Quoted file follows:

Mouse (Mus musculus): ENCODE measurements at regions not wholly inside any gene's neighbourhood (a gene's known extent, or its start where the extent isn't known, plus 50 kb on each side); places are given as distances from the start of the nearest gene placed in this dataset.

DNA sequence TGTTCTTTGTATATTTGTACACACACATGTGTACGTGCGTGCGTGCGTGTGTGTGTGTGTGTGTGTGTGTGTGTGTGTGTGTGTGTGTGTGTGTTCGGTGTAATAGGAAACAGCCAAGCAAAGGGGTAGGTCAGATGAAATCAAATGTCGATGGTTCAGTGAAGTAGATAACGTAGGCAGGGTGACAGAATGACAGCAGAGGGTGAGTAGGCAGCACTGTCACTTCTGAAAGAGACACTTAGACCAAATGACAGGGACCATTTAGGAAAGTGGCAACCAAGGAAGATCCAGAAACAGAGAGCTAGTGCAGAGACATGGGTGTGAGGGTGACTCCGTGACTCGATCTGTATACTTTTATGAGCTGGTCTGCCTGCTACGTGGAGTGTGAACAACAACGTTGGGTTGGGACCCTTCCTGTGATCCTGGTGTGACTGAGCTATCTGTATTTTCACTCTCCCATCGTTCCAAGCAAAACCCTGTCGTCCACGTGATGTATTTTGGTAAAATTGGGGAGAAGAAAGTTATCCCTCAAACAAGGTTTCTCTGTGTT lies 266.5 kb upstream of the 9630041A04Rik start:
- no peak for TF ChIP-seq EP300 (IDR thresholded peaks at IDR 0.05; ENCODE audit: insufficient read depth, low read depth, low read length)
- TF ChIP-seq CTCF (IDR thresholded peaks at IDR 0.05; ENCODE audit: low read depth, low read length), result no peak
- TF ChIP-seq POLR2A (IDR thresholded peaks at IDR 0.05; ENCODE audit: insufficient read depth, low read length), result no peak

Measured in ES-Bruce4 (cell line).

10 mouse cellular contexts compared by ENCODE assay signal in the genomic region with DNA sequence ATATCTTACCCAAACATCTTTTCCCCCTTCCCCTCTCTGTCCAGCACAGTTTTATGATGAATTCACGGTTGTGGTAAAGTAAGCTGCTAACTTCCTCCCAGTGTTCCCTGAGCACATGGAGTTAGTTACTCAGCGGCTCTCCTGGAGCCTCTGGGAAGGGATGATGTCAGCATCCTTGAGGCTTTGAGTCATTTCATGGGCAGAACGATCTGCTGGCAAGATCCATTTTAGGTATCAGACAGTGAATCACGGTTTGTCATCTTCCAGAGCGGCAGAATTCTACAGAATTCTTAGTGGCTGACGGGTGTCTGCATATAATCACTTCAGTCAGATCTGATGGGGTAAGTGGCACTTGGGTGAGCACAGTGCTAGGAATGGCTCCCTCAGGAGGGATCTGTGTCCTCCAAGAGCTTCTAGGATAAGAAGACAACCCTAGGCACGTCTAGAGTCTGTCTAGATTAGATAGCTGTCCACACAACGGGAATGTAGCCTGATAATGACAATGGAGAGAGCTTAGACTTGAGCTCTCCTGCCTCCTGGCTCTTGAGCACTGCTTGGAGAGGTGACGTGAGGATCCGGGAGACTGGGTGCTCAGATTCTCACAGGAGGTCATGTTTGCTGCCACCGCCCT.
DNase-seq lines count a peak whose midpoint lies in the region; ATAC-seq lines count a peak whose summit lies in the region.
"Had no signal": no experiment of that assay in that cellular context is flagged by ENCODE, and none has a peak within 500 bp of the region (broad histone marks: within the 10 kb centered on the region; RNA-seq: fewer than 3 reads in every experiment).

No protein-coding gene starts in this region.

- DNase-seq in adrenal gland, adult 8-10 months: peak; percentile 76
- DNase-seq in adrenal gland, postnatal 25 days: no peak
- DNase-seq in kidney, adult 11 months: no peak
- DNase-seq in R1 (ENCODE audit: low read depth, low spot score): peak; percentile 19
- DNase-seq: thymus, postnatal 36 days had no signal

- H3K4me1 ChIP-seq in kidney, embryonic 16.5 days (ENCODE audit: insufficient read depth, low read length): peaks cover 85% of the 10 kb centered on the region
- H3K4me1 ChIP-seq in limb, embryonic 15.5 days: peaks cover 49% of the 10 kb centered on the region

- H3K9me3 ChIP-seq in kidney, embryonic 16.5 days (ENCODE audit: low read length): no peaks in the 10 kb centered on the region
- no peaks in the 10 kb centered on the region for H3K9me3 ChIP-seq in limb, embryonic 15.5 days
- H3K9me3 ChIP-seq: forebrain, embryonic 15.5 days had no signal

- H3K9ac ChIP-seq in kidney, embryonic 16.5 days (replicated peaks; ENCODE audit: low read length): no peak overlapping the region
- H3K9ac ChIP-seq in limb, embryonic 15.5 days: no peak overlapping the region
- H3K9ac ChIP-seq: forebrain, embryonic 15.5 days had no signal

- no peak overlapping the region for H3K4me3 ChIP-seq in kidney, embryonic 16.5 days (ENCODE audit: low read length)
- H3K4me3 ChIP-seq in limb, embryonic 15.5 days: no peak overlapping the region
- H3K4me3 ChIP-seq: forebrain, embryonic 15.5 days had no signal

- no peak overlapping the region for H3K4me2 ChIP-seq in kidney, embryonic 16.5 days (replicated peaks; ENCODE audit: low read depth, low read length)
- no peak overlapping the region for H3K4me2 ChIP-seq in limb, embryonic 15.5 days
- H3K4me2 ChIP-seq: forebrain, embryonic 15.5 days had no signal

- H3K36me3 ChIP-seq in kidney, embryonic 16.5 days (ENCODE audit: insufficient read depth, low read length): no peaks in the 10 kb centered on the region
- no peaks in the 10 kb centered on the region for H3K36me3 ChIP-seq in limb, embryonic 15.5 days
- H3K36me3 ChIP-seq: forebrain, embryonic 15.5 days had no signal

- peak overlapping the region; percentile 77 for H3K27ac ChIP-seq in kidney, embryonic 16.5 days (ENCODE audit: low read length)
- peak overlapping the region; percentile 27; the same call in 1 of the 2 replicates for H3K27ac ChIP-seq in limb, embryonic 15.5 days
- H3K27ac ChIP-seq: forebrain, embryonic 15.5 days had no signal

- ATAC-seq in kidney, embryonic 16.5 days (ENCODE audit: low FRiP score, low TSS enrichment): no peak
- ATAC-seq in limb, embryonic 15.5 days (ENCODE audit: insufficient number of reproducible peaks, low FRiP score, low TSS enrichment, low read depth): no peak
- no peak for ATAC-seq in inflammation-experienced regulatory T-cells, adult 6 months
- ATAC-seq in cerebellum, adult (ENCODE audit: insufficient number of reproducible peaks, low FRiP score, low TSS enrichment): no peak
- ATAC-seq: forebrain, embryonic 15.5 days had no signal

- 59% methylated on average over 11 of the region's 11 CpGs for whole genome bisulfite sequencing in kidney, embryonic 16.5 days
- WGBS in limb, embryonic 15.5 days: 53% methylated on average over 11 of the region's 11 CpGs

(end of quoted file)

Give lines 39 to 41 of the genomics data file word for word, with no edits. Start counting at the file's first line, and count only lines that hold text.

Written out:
- ATAC-seq in cerebellum, adult (ENCODE audit: insufficient number of reproducible peaks, low FRiP score, low TSS enrichment): no peak
- ATAC-seq: forebrain, embryonic 15.5 days had no signal

- 59% methylated on average over 11 of the region's 11 CpGs for whole genome bisulfite sequencing in kidney, embryonic 16.5 days